17 March 2021 | Comment | Article by Danielle Vincent
The Football Association Independent Review Inquiry was commissioned by the Football Association in December 2016 to investigate a number of football clubs following disclosure of sexual abuse over the years by survivors.
The football world has been rocked by allegations of abuse by coaches and scouts such as Bob Higgins, Eddie Heath, Ted Langford and Barry Bennell for many many years.
Ted Langford, Barry Bennell and Bob Higgins were all convicted. Eddie Heath died in 1983.
The abuse by these coaches/scouts had gone on over decades without intervention. This begged the question how did they get away with this, undetected by the clubs, enabling them to remain in positions to abuse.
The independent report was chaired by Clive Sheldon QC and became known as ‘The Sheldon Report’. The clubs involved in the investigation included; Manchester City, Chelsea, Aston Villa, Leicester City, Newcastle United, Southampton, Stoke City, Queens Park Rangers, Crewe Alexandra, Blackpool and Peterborough United.
The report was due to be disclosed in 2018, however this was delayed due to the ongoing criminal trial of Barry Bennell. Survivors have been waiting years for the findings of this report and have understandably been frustrated and upset by numerous delays in the publication, stopping some from feeling they could move on.
The independent report was published on 17 March 2021. The report which consisted of 710 pages, was made up of survivor statements, witnesses and football officials (both current and former).
The report disclosed that there were at least 240 suspects and 692 survivors of sexual abuse. Of course, this is only the number of individuals who have come forward, and sadly there are likely to be many many more survivors who chose not to disclose as is common with sexual abuse cases.
The report was very critical of those who did not alert police to abuse suffered by young footballers. This had already been highlighted by the Geekie report which criticised Dario Gradi, the assistant coach for Chelsea FC and later Crewe Alexandra FC, for not referring complaints regarding Eddie Health’s behaviour.
The report found:
- The FA were slow to respond following high profile disclosures of abuse in 1995 and could have done more, specifically during this period but took another five years to implement any change. The report described this as “institutional failings” in delaying the implementation of child safeguarding measures.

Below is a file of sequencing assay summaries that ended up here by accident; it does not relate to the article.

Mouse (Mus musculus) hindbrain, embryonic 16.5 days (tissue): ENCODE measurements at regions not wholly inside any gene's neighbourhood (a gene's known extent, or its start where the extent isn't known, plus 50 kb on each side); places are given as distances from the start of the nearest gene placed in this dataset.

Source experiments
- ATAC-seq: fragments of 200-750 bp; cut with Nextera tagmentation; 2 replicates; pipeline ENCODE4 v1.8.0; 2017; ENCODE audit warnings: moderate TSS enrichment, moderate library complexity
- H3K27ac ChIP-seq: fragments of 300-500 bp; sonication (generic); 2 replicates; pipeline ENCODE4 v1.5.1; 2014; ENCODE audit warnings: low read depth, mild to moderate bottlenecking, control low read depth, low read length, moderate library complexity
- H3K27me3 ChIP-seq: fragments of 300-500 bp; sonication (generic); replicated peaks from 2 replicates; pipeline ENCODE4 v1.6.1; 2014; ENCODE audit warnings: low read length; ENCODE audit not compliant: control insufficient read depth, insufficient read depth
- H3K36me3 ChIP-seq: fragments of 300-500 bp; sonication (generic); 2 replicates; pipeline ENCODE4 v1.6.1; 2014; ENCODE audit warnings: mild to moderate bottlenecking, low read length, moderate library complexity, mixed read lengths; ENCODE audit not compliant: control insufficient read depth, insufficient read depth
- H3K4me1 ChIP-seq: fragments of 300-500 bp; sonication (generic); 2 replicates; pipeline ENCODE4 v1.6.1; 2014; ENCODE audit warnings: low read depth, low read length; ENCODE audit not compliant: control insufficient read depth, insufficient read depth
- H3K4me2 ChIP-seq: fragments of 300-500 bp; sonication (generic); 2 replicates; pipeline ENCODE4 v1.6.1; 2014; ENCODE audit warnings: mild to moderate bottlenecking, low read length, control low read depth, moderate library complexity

- In around 1975, Chelsea FC should have taken steps followings disclosure of abuse by Eddie Heath’s sexual advances and misconduct in or around 1975.
- In 1989, Aston Villa FC should have reported disclosures about sexual abuse by scout Ted Langford to the police
- In the early 1980’s Manchester City FC senior management were aware of rumours and concerns about Barry Bennell. The Club did not investigate these rumours. The Club should also have investigated the arrangements for boys staying at Bennell’s house. It was also found likely that three Directors of Crewe Alexandra FC discussed concerns about Bennell which hinted at his sexual interest in children. There is no evidence that the advice to the club from a senior police officer to keep a “watching brief” on Bennell was heeded. The report found the Club should also have ensured that there were safeguarding in place for boys staying overnight at Bennell’s house. The report found the boys should have been spoken to and therefore may have made disclosures to the Club.
- In 1990, Stoke City FC were also aware of rumours about Bennell during his time associated with the Club and steps should have been taken to monitor him.
- In 1997, Newcastle FC should have acted more quickly following disclosures of abuse by George Ormond at the Youth Club. Ormond was removed from the Club many months later, however prior to this he was still permitted to travel abroad with young players with no additional safeguarding.
- Peterborough FC and Southampton FC were aware of rumours about or inappropriate behaviour of Bob Higgins. The clubs were also aware boys were staying at his home. The report found Higgins should have been monitored by the club more and the FA again was criticised for the failure to look at the allegations at the clubs.
Further criticism was also raised regarding current safeguarding policies in football. The report makes 13 recommendations to help protect children in the future. This will include:
- A board member becoming a safeguarding champion
- An annual review of safeguarding spot checks
- Employment of safeguarding officers at 92 professional clubs
- Annual safeguarding review and a National Day of safeguarding in football.
- Launching an online campaign.
The report did not find any evidence of conspiracy between clubs to cover up abuse in English football.
Individual clubs at the time of writing are providing their own responses. Peterborough United and Newcastle United have released apologies.
If you’ve experienced sexual abuse in any form, you have every right to make a claim for damages, and we’re here to advise and support you through the legal process. Speak confidentially to one of our specialist solicitors today.
GET IN TOUCH